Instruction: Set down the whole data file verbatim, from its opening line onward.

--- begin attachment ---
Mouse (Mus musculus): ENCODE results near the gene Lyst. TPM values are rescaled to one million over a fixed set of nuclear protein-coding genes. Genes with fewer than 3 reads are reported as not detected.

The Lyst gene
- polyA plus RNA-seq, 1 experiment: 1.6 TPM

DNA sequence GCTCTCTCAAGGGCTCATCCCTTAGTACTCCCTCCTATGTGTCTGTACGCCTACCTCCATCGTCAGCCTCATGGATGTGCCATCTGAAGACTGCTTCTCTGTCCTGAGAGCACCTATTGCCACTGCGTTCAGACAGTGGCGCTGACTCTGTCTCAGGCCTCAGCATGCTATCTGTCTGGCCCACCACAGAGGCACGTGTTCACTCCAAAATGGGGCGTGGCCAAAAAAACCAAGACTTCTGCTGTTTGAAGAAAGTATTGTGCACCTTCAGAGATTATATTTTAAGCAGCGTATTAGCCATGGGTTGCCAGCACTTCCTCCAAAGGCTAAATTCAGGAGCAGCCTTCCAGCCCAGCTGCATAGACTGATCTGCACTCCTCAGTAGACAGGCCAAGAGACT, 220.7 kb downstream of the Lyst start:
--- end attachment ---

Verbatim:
Mouse (Mus musculus): ENCODE results near the gene Lyst. TPM values are rescaled to one million over a fixed set of nuclear protein-coding genes. Genes with fewer than 3 reads are reported as not detected.

The Lyst gene
- polyA plus RNA-seq, 1 experiment: 1.6 TPM

DNA sequence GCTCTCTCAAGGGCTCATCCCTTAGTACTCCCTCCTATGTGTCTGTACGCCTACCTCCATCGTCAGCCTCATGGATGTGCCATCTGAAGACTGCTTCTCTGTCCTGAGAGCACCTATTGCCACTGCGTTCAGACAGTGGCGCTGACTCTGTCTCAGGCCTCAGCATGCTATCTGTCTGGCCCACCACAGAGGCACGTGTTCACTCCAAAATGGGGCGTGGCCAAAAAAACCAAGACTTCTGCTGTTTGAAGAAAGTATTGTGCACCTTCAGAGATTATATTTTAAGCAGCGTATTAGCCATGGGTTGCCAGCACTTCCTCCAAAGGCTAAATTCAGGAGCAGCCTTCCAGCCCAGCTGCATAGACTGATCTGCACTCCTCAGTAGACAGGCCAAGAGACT, 220.7 kb downstream of the Lyst start: